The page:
The PSA test was developed during the late 1970’s by research scientists at Roswell Park Memorial Hospital in Buffalo, New York. The PSA is a blood test that measures the amount of prostate specific antigen (PSA) present in the body. Produced almost exclusively by the prostate gland, PSA is an enzyme, typically present in only minute quantities, secreted into the bloodstream from blood vessels inside the prostate.
PSA secretions originate from cells in the lining of the prostate gland. When prostate cancer is present, additional PSA is usually produced. This extra PSA can be detected and measured in the blood through a simple laboratory test, which can be ordered by any primary-care physician. Test results are usually available in 1-3 days or even longer depending on the assay used.
Because cancerous cells readily leak PSA into the surrounding body tissue, an elevated PSA is a possible indicator of the presence of prostate cancer. However, other conditions can also cause an elevated PSA. The most common is the enlargement of the prostate gland that occurs with BPH. Infections and traumas such as a biopsy or even an overly vigorous digital rectal exam can sometimes increase PSA levels. Ejaculation (orgasm) can elevate PSA for as long as 48 hours.
As a diagnostic tool, the PSA test has its limitations, and is usually combined with the DRE Some men with seemingly normal PSA values turn out to have prostate cancer that my be detected with the DRE or another diagnostic test. A more aggressive cancer may be associated with a palpable tumor (a least a billion cells) found by DRE and normal or even low PSA.
Standard PSA test results are reported in nanograms per millileter (ng/ml), with a normal range of approximately 0-4 ng/ml. For the sake of simplicity, the units of measure will not be included in the remainder of this discussion. The normal range of PSA values must be adjusted slightly to account for differences in age and race (see the chart above). As men get older, the normal PSA range slowly increases. This normal range is generally lower for Caucasians than for Asians and Afro-Americans.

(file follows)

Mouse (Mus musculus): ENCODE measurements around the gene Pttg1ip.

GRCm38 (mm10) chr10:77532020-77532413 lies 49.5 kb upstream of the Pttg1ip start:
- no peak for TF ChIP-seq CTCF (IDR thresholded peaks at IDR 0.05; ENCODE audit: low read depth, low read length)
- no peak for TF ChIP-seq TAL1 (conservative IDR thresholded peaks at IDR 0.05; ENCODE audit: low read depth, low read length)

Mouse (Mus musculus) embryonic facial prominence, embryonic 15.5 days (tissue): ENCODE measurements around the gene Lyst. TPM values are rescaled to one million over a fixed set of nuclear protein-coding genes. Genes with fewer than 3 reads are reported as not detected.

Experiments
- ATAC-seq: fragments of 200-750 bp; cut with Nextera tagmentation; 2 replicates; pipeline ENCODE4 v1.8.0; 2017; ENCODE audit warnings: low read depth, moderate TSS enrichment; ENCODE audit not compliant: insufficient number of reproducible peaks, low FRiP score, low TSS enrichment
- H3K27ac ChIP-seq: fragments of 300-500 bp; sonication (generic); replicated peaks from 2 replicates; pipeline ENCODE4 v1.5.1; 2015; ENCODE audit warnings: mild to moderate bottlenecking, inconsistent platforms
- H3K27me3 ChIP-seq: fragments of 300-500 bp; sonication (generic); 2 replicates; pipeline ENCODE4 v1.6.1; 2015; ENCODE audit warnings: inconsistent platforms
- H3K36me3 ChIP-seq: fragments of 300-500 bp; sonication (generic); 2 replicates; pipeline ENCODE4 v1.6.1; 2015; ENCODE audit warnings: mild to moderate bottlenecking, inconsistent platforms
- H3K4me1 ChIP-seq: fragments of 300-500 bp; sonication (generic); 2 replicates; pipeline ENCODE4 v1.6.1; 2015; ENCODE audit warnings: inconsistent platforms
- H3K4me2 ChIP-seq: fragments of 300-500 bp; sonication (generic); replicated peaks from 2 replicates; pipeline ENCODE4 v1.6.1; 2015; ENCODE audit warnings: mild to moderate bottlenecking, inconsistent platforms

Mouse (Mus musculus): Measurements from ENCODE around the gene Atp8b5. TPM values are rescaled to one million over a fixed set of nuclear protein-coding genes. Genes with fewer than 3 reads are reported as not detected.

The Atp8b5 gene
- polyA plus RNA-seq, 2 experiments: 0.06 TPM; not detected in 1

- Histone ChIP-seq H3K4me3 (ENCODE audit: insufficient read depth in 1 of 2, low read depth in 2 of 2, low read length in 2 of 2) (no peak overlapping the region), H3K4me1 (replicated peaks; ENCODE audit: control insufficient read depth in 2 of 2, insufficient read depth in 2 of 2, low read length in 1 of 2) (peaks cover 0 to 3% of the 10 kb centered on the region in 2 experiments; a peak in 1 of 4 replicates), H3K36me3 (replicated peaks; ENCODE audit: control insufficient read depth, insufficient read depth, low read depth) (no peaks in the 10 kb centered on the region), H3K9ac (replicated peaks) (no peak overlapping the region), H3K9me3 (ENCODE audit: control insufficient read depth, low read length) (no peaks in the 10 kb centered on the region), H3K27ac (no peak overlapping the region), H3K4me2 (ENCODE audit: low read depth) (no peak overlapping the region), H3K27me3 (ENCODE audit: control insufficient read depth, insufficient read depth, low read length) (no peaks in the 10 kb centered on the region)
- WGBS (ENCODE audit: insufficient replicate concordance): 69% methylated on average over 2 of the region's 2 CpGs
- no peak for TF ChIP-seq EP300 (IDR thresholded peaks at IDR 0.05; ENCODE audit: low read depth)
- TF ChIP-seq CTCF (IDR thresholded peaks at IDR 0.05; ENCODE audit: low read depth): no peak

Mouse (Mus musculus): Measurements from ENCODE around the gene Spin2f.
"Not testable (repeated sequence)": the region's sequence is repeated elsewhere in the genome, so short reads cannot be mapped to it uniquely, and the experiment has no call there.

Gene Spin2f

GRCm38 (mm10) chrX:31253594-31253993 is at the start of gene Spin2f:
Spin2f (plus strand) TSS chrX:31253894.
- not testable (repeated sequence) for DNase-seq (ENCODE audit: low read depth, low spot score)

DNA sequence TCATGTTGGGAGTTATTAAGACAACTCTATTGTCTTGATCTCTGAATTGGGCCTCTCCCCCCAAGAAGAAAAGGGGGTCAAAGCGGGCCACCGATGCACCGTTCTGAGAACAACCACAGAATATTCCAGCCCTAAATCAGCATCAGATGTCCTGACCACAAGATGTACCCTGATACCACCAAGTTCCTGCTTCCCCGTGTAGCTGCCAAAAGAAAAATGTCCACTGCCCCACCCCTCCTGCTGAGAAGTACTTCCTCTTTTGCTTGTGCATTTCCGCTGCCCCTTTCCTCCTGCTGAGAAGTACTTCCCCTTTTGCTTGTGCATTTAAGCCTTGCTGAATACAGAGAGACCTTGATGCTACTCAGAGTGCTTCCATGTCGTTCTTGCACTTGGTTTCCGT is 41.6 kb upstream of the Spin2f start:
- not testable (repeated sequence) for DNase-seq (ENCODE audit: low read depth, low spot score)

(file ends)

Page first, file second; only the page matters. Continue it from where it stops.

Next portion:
Regardless of age and race factors, PSA levels greater than 10 are most often an accurate indicator of cancer. As many as 80 percent of men with this high a PSA reading (and positive digital rectal exam) have been shown to have prostate cancer. Approximately 25 percent of those patients with a PSA between 4 and 10 turn out to have cancer, as confirmed by standard prostate biopsies. The accuracy of the PSA test is significantly improved when it is combined with the digital rectal exam. The PSA can detect twice as many cancers as the DRE alone; however, the DRE spots some cancers that may be missed by the PSA.
It should be stressed that the PSA test is not conclusive by itself in diagnosing prostate cancer. No treatment decision should ever be made on the basis of the PSA value by itself; however, an elevated PSA reading may suggest the need for further laboratory tests. A biopsy of the prostate gland is always necessary to confirm the presence of cancer.
Because the PSA test in not completely reliable as far as its predictive value, a patient with a high PSA level may not necessarily have cancer and a patient with a very low PSA may not be cancer free. In fact, high grade, more aggressive cancers can lose their resemblance to prostate cells altogether and may not even produce PSA. The PSA provides only a statistical approximation, and there are often exceptions. PSA results are discussed in terms of probabilities the likelihood of prostate cancer being present, and the likelihood that it may have spread beyond the prostate gland.